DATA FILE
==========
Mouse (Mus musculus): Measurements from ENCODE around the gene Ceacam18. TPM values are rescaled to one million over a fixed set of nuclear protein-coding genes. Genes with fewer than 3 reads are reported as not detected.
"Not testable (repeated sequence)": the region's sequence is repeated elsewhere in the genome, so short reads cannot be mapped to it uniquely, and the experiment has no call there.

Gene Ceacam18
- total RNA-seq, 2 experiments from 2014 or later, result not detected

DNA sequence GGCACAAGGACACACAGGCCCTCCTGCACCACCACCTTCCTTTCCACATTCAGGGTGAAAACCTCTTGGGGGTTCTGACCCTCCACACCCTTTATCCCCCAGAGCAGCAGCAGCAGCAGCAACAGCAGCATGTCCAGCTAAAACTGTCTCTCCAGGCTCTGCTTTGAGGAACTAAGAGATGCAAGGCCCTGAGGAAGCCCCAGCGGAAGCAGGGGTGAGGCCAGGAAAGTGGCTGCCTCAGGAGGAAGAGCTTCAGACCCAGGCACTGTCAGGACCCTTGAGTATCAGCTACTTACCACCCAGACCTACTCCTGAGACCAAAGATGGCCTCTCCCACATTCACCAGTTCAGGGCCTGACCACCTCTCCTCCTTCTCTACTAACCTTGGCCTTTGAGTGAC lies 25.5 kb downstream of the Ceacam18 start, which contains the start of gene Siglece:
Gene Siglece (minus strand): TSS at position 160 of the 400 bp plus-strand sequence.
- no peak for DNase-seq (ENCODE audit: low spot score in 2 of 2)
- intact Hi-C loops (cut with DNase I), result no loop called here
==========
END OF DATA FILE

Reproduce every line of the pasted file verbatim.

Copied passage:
Mouse (Mus musculus): Measurements from ENCODE around the gene Ceacam18. TPM values are rescaled to one million over a fixed set of nuclear protein-coding genes. Genes with fewer than 3 reads are reported as not detected.
"Not testable (repeated sequence)": the region's sequence is repeated elsewhere in the genome, so short reads cannot be mapped to it uniquely, and the experiment has no call there.

Gene Ceacam18
- total RNA-seq, 2 experiments from 2014 or later, result not detected

DNA sequence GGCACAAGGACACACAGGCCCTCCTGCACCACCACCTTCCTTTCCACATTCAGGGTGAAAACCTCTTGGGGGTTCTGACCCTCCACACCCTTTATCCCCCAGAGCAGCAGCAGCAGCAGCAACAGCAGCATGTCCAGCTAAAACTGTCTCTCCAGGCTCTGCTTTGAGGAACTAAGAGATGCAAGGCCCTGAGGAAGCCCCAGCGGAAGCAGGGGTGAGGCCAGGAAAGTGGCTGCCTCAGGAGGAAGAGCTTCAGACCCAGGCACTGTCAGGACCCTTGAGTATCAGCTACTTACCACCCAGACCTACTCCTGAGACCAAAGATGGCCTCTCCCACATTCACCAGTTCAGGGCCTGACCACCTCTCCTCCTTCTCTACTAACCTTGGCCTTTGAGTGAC lies 25.5 kb downstream of the Ceacam18 start, which contains the start of gene Siglece:
Gene Siglece (minus strand): TSS at position 160 of the 400 bp plus-strand sequence.
- no peak for DNase-seq (ENCODE audit: low spot score in 2 of 2)
- intact Hi-C loops (cut with DNase I), result no loop called here